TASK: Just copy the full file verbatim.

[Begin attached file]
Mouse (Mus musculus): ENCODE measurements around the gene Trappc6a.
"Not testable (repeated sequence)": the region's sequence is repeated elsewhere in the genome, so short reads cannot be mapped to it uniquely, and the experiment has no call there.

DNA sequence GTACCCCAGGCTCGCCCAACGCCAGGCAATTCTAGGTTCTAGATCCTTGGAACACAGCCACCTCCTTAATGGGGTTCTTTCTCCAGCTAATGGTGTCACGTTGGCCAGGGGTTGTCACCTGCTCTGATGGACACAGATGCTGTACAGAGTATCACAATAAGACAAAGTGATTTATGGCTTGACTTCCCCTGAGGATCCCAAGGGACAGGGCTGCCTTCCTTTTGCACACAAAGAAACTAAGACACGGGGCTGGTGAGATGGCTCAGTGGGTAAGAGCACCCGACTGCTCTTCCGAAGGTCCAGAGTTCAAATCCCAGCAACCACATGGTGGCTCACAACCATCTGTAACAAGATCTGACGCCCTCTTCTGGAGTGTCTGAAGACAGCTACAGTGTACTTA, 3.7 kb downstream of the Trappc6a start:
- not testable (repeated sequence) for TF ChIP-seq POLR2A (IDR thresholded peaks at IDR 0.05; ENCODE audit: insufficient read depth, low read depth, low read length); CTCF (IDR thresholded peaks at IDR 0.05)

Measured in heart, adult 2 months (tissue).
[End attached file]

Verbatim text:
Mouse (Mus musculus): ENCODE measurements around the gene Trappc6a.
"Not testable (repeated sequence)": the region's sequence is repeated elsewhere in the genome, so short reads cannot be mapped to it uniquely, and the experiment has no call there.

DNA sequence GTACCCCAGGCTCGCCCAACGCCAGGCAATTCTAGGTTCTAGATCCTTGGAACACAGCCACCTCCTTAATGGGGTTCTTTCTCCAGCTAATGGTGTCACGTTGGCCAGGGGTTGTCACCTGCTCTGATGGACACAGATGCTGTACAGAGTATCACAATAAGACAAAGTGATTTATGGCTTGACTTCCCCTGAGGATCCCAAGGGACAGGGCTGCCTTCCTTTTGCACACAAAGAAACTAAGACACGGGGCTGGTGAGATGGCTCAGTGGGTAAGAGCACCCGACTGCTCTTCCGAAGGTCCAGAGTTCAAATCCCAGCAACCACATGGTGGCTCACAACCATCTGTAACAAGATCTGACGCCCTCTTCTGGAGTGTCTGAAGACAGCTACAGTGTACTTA, 3.7 kb downstream of the Trappc6a start:
- not testable (repeated sequence) for TF ChIP-seq POLR2A (IDR thresholded peaks at IDR 0.05; ENCODE audit: insufficient read depth, low read depth, low read length); CTCF (IDR thresholded peaks at IDR 0.05)

Measured in heart, adult 2 months (tissue).